Hospital records and data breaches, a continuing problem

September 5, 2016 |

Health records are a particularly popular target of hackers who use ransomware to extract quick payment. Hospital records are self evidently critical in patient care.  Hospitals are notorious for their poor data security practices.  That is a function of a culture resistant to implementing modern data security practices, a large number of staff accessing records and emails and generally poor security protocols and even worse training of staff on basic privacy training.  The combintation of those factors make it relatively straightforward for hackers to plant ransomware on a targeted hospital’s server.  A recent case involves Derriford Hospital which is reported in Computer hackers demanded ransom payment from Derriford Hospital. That coincides with a notice of a data breach by Burrell Behavioural Health on 2 September where a hacker accessed the email account of an employee on 6-7 July 2016.  On the day before the US Department of Veterans Affairs notified patients of a breach at the Clement J Zablocki VA Medical Centre on 22 August 2016.

That coincides with the report in Hong Kong of the theft of personal information of 3,675 patients, including their identity card details, personal and details of medication taken. Of those records only 901 were encrypted.  The loss occurred through the theft of a lap top which held patient data. That is a serious lapse, one which occurs all to often in the health industry.  The breach is reported in the South China Morning Post as University of Hong Kong’s medicine department ‘sorry’ for patient data breach. 

The article provides:

Laptop containing personal information of more than 3,600 patients believed to have been stolen; police are investigating.

Hong Kong’s top medical school has expressed its “deepest apologies” after a laptop computer containing the personal data of more than 3,600 patients was suspected to have been stolen, causing a massive data breach.

A police investigation was under way after the laptop belonging to the University of Hong Kong’s Li Ka Shing Faculty of Medicine went missing from its office at Queen Mary Hospital in Pok Fu Lam on Thursday.

An initial assessment revealed that the personal information of 3,675 patients including their names, Hong Kong identity card and telephone numbers, diagnoses and medication list could have ended up in the wrong hands, although data for 901 of those patients was encrypted. According to a statement by the department, a person can log into the system only by using a registered username and password.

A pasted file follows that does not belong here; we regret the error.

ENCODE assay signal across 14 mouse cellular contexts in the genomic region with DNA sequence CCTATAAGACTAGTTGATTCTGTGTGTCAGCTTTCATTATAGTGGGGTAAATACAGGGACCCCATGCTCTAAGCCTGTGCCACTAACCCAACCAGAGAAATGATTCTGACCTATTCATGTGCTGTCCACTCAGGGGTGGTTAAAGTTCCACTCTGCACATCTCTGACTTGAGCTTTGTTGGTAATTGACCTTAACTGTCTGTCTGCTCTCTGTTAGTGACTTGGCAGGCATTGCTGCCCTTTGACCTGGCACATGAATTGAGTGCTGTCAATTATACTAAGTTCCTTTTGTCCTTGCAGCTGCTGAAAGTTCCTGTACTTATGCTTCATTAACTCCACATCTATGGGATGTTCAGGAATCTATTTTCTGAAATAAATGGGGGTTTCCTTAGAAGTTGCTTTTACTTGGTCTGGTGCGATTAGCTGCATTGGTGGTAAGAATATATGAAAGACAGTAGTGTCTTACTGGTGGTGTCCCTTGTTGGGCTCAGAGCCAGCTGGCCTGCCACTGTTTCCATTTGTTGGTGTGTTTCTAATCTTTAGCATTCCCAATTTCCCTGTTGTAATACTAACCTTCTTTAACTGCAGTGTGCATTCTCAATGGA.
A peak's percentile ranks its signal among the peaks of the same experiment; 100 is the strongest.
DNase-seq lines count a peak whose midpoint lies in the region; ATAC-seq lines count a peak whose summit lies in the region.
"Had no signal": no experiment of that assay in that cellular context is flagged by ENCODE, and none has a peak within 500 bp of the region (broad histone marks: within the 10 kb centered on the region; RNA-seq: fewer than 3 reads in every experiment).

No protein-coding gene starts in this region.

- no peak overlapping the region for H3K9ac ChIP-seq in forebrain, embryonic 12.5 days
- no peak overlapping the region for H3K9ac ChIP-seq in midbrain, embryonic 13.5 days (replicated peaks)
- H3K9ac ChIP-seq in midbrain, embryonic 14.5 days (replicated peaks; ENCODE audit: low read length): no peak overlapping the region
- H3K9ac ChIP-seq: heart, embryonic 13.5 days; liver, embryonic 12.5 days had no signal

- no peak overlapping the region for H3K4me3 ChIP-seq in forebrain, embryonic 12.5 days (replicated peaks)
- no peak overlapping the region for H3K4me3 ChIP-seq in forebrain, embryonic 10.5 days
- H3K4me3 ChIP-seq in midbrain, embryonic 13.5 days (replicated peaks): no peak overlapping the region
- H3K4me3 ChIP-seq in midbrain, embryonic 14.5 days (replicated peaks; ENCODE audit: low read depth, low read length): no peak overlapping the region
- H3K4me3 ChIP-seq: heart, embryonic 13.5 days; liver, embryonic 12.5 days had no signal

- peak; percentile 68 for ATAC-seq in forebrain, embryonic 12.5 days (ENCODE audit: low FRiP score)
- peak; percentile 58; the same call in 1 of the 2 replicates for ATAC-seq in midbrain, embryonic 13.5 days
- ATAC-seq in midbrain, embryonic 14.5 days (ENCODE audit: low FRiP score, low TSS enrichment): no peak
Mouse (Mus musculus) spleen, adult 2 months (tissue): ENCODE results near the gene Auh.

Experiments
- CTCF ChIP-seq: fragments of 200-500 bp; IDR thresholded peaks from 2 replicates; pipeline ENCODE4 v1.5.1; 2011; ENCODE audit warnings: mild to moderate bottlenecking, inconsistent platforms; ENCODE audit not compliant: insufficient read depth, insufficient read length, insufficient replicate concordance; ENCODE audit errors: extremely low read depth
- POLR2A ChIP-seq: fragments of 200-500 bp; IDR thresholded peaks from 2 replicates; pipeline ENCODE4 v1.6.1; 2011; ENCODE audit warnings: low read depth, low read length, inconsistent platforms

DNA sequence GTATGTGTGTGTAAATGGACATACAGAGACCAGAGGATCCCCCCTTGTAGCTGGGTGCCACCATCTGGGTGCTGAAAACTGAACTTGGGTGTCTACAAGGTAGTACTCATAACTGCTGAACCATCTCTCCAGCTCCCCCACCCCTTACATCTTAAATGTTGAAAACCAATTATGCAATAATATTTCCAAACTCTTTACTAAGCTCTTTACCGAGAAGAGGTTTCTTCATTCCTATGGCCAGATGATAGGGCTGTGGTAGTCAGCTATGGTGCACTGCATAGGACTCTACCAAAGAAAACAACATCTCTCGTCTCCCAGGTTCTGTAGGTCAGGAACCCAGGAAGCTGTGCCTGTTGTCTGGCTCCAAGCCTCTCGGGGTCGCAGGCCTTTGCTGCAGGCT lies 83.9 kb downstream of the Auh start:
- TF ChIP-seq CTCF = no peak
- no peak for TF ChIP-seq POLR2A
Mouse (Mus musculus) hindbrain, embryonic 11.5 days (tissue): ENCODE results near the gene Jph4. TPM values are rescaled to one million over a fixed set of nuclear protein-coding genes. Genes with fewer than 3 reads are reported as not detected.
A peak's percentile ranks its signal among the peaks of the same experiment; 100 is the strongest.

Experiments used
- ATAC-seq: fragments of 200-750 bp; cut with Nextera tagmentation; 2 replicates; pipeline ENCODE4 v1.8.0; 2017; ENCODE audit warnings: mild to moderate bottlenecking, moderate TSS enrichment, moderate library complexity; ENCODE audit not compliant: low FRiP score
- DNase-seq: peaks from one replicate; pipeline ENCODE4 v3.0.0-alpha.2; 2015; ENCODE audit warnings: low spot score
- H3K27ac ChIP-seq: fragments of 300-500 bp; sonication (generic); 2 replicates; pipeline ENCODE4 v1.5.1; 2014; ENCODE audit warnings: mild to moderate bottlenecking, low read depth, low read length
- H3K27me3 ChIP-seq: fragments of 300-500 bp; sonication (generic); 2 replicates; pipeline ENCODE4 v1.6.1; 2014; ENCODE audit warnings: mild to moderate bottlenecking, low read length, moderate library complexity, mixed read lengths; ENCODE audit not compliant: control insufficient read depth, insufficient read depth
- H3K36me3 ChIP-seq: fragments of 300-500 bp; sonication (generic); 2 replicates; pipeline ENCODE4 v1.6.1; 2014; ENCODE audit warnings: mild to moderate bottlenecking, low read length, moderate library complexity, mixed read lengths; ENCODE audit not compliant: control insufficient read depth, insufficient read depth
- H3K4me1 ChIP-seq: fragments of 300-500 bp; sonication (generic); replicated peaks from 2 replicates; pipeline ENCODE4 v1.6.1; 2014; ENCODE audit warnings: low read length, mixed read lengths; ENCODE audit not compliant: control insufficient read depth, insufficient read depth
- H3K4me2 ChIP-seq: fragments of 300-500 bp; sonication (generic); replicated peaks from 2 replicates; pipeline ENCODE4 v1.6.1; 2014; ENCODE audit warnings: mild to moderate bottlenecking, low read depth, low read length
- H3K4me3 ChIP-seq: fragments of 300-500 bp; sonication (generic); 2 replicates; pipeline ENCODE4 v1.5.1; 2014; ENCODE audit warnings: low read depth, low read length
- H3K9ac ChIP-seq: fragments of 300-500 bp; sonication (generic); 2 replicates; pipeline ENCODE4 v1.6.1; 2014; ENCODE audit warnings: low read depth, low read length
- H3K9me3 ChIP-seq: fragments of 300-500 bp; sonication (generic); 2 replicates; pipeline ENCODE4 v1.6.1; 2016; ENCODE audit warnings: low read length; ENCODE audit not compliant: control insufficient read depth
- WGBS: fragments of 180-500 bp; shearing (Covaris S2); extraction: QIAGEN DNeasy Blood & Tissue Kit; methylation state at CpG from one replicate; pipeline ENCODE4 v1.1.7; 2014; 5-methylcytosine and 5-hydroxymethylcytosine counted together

The department stressed that it would fully support the police investigation, and that measures had been taken to strengthen security. Staff members have also been asked to reset their user passwords, and ensure personal data in electronic storage was well-protected. It did not specify if anyone would face disciplinary action.

The Office of the Privacy Commissioner for Personal Data was also notified of the incident.

This is not the first time that patients’ data has been leaked because of the mishandling of digital equipment.

In February 2014, a pharmacy worker at Queen Elizabeth Hospital lost a non-encrypted USB flash drive containing drug prescriptions, dispensary-related documents as well as identifiable personal data of 92 patients.

The employee only reported the incident three days later, but the hospital considered the public exposure of the sensitive information to be low as the flash drive was believed to have been lost in a restricted area.

This follows a similar incident in August 2013 when the Hong Kong Sanatorium and Hospital, a private institution which caters to the city’s wealthy and the elite, reported that a staff member’s USB flash drive had gone missing, compromising the personal data of 68 patients.

There is no room for complacency in Australia.  The absence of mandatory data breach notification laws gives a false sense of security.

One Response to “Hospital records and data breaches, a continuing problem”

  1. Hospital records and data breaches, a continuing problem | Australian Law Blogs

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